When I was brainstorming with Alex about multilingualism to prepare the interview for the Congreso Online Montessori 2018, I realised something important: I always thought about languages as a way to communicate with other people of different cultures, but that’s not the reason why I wanted my kids to be multilingual.
The real reason (apart from the scientific benefits Multilingualism gives the brain) is that I know what it means to speak more languages but not be multilingual, not have learnt those languages from birth.
Speaking a language is not just knowing the words and being able to put them together: a language is a window onto the culture behind the language, the geography of its country, the history of its people, their traditions, habits, their way of thinking even.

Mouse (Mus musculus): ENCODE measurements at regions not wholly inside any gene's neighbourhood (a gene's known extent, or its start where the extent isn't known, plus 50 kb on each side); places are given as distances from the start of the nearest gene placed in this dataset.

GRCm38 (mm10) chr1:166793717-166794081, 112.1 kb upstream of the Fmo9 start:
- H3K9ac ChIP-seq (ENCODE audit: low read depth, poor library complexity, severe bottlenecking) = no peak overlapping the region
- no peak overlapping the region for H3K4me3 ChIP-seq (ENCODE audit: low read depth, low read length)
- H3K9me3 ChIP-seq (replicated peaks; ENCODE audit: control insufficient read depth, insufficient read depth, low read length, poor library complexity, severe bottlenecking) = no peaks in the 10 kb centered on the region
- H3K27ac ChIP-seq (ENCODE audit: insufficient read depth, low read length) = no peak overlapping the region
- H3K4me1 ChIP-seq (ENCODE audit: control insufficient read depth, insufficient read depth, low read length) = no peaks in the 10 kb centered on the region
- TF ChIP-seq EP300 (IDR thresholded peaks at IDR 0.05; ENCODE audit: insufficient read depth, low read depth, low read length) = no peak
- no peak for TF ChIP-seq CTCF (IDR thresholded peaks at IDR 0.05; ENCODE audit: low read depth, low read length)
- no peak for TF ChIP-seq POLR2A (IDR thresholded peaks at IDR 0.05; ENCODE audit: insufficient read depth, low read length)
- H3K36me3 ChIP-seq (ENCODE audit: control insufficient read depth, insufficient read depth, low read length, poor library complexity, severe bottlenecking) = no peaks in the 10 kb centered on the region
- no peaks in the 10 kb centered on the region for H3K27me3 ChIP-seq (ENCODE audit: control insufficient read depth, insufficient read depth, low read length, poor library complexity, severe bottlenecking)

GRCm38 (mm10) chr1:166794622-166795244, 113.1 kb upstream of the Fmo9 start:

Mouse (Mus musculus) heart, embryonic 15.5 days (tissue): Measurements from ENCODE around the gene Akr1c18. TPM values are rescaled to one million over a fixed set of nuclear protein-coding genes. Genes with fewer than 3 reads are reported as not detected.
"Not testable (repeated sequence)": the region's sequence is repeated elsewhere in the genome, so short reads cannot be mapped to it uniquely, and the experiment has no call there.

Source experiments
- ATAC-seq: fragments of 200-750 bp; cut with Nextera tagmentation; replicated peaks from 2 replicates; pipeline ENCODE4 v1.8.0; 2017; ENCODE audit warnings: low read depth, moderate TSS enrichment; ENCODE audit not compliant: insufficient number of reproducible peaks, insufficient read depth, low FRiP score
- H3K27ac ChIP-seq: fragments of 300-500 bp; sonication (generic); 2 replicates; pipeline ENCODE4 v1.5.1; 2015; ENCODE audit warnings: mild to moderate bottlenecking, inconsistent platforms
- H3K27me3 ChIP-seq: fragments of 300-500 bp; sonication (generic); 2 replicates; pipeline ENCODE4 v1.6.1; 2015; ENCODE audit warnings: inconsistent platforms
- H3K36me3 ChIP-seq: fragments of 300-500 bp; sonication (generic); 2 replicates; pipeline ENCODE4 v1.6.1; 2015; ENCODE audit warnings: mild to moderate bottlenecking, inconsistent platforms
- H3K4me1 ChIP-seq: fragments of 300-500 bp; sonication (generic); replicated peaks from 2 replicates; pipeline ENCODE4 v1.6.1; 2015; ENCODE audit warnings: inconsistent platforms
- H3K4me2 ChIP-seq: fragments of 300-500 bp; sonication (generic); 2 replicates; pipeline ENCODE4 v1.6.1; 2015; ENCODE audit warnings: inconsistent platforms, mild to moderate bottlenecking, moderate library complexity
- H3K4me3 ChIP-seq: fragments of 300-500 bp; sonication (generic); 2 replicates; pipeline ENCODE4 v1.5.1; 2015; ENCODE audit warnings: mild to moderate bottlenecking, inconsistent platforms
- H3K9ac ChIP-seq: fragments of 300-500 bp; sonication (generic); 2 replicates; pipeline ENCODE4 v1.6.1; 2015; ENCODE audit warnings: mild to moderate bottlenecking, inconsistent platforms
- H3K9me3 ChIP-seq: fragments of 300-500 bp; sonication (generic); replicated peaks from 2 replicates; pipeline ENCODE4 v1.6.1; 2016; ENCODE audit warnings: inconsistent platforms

The other day my friend Marisa said something that made a lot of sense to me: Bella (almost 4) doesn’t just speak English and Spanish, she becomes English or Spanish according to the language she’s speaking. She’s quieter and more polite (according to her standards) in English and she’s louder and more chaotic in Spanish (we live in the south of Spain ;-).
When you learn a language from birth, you don’t just acquire a new way of communicating, you acquire a new mother tongue and a new culture.
Maria Montessori’s main goal was to raise a generation of people who believed in (and lived for) peace. If we think about it this way, Multilingualism can become yet another tool for educating towards peace.
In fact, languages can be walls or bridges between cultures and by teaching our kids more than one language from birth, we’re exposing them to different cultures, we’re wiring them to be more tolerant, more understanding, more respectful of the “different”, to be less nationalistic and more citizens of the world. In a few words, we’re giving them the tools to build bridges between cultures, which is yet another small step towards peace.